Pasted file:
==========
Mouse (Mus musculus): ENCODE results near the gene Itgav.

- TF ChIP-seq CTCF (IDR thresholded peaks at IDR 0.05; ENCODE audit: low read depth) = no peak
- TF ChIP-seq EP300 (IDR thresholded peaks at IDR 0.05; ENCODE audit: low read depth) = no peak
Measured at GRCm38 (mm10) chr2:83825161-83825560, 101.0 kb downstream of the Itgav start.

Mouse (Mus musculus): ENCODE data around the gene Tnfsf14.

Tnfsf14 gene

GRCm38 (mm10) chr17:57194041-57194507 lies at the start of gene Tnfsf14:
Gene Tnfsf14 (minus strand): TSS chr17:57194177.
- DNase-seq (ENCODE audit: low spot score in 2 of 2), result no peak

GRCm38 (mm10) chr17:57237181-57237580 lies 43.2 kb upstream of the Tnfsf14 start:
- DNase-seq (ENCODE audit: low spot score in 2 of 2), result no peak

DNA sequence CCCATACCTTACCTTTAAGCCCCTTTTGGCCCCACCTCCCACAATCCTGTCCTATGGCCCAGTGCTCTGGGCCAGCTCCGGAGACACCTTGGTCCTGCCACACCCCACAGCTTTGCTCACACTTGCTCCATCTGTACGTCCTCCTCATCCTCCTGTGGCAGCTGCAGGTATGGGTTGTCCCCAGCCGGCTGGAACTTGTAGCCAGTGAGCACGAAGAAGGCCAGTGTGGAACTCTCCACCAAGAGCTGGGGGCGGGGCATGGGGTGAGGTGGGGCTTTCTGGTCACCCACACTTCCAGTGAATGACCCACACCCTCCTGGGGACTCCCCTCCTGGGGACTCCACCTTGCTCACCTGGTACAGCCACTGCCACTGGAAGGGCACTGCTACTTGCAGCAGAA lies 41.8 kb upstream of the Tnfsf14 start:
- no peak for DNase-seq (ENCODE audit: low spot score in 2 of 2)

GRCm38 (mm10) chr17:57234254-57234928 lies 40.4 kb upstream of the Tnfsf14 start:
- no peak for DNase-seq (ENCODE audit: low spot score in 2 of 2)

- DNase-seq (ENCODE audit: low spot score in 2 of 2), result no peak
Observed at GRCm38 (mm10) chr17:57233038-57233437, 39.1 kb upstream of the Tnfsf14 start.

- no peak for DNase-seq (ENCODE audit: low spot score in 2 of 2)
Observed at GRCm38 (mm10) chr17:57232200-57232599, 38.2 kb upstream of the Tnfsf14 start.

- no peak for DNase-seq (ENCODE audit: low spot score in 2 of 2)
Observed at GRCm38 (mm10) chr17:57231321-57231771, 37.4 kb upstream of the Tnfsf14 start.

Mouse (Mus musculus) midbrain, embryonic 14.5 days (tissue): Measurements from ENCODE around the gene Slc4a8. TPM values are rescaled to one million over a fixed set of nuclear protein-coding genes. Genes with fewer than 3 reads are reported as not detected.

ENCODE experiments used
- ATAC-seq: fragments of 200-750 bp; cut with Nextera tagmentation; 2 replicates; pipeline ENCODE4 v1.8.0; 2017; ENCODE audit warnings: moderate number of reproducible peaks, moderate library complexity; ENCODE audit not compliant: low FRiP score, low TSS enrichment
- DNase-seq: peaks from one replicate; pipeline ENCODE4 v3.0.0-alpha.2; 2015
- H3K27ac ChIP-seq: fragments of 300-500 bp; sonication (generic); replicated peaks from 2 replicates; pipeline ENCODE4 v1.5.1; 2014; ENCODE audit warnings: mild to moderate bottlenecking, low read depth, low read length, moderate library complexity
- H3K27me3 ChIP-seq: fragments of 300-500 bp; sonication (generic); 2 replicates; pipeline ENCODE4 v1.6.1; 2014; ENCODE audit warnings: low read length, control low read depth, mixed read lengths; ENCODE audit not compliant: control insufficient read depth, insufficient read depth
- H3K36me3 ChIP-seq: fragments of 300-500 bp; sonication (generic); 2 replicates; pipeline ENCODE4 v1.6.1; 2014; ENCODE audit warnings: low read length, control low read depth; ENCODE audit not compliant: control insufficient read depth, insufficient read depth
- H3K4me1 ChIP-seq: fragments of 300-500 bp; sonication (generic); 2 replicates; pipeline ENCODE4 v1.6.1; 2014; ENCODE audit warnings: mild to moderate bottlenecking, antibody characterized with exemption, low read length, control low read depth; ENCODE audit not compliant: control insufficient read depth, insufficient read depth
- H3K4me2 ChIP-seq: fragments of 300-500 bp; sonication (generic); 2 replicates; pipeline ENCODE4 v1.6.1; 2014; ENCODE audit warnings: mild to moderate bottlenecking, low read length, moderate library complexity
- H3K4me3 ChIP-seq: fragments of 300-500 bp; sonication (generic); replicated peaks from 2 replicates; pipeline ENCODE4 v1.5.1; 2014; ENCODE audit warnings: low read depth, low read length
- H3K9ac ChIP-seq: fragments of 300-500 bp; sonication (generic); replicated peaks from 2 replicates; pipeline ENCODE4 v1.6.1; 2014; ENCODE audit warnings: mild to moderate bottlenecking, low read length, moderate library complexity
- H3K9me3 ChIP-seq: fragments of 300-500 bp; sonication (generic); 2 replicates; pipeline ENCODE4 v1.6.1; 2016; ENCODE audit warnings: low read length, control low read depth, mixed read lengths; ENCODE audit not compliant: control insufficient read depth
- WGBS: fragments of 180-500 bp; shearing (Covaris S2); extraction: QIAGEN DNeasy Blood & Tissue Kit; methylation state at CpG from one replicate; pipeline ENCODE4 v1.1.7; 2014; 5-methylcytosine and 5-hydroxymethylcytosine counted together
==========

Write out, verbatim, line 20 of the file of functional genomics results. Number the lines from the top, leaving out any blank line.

- no peak for DNase-seq (ENCODE audit: low spot score in 2 of 2)